“A key bond auction in Italy next week will give debt trader’s an immediate opportunity to respond to the vote’s outcome, with any significant spike in yields having the potential to cap equity gains.”

Sales slip
Canadian retailers suffered a hefty setback in the key month of December, but largely in the dealer showrooms.

Retail sales dropped 2.1 per cent in December, Statistics Canada said today, but just 0.9 per cent when you exclude cars and parts.

The decline was the first in six months.

Sales were  down in seven of the 11 sectors measured, accounting for 58 per cent of overall traffic.

"December's retail report was awful, adding to evidence that Canada ended the year poorly," said senior economist Krishen Rangasamy of National Bank Financial.

"The drop in retail volumes, coupled with earlier-reported drops in real wholesaling and manufacturing represent a triple whammy that may cause December GDP to contract about 0.2 per cent, the worst performance since February last year. That sets up Canada for a quarterly growth rate under 1 per cent annualized for the second quarter in a row."

Inflation dips
The annual rate of inflation in Canada now stands at just 0.5 per cent, its lowest in three years.

The January rate dipped from 0.8 per cent in December, largely because of slowing gas prices, which were down 1.8 per cent from a year earlier, Statistics Canada said today.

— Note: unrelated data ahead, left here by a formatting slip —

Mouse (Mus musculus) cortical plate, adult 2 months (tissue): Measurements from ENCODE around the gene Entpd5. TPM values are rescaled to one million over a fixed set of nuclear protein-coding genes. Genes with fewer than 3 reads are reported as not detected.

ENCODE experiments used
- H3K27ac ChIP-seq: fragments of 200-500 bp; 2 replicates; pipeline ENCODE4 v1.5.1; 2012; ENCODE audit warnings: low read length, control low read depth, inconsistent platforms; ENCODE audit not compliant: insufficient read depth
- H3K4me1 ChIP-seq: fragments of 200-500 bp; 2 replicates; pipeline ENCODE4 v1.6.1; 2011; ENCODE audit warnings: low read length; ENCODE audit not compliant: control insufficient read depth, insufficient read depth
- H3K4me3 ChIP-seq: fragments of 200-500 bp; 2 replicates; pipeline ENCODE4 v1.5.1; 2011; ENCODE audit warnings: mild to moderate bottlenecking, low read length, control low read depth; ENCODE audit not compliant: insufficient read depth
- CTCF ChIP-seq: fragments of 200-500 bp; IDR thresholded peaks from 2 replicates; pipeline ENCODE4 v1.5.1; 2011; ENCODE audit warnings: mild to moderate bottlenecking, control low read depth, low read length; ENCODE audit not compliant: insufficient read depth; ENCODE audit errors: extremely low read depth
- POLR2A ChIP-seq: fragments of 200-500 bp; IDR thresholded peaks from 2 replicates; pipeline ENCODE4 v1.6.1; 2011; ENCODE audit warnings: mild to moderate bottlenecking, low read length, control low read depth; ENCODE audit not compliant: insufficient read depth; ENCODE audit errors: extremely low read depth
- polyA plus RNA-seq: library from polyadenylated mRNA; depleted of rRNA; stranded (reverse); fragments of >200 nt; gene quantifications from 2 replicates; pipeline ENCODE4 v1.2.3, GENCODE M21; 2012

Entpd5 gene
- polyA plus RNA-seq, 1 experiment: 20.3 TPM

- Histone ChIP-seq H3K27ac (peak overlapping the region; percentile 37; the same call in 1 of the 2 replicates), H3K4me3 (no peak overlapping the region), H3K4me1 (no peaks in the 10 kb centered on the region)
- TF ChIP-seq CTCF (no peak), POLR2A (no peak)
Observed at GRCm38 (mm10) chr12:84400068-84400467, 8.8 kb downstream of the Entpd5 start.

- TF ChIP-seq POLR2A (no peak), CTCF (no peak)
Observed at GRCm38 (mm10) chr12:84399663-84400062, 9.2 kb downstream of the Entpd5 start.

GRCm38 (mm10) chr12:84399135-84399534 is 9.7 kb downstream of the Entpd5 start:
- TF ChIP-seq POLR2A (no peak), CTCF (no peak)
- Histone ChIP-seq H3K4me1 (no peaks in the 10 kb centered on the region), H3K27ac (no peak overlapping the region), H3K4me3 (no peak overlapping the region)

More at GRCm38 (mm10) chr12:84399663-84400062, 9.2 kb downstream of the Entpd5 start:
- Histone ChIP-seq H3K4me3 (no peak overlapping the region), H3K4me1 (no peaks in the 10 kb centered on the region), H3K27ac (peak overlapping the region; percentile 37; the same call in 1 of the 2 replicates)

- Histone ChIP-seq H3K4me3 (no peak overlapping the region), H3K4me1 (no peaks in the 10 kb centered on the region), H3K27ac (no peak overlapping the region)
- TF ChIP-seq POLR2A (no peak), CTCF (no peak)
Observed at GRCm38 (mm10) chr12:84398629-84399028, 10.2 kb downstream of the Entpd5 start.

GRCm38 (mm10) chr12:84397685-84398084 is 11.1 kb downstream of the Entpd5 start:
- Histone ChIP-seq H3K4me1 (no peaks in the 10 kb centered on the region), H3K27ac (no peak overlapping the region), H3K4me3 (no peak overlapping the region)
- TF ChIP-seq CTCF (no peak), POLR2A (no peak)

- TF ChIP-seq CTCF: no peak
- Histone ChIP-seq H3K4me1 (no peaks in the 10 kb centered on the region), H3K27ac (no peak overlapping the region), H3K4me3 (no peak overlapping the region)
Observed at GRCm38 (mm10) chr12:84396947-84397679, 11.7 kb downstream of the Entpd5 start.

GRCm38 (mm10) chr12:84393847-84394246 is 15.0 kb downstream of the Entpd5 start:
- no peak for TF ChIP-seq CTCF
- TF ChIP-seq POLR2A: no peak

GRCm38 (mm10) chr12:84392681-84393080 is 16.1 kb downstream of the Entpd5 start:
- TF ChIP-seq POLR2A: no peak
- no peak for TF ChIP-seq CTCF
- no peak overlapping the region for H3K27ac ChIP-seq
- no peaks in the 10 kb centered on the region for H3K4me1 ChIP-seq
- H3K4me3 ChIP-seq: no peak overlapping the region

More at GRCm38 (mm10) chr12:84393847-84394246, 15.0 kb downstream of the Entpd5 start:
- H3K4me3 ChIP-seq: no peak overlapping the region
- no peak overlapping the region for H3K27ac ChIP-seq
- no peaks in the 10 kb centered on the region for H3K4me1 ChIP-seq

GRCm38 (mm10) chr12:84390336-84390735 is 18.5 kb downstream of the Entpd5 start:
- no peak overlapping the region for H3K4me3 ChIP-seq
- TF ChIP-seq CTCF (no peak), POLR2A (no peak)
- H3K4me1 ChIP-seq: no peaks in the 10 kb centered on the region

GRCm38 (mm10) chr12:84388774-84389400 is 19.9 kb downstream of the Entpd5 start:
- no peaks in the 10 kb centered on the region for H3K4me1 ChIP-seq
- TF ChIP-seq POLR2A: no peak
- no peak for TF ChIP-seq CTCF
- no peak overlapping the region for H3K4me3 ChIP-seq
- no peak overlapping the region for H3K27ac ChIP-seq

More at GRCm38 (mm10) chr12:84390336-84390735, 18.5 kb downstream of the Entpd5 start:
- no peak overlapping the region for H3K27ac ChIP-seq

On an annual basis, consumers also paid less for clothes and shoes, but more food and alcohol and tobacco.

But, oh, those lucky folks in Saskatchewan and Alberta, where gas prices fell 8.8 per cent and 7.3 per cent, respectively. Gas prices rose, by 1.5 per cent, in Prince Edward Island alone.

On a monthly basis, and seasonally adjusted, consumer prices dipped 0.1 per cent in January.

So-called core prices, which exclude volatile items and guide the Bank of Canada, climbed 1 per cent on an annual basis, down slightly from 1.1 per cent in December.

On a month-to-basis, core prices increased 0.1 per cent in January.

"While headline inflation likely will see a snap-back next month, as gasoline prices are up almost 8 per cent so far in February alone, core inflation looks set to stay at a low ebb for a while yet," said chief economist Douglas Porter of BMO Nesbitt Burns.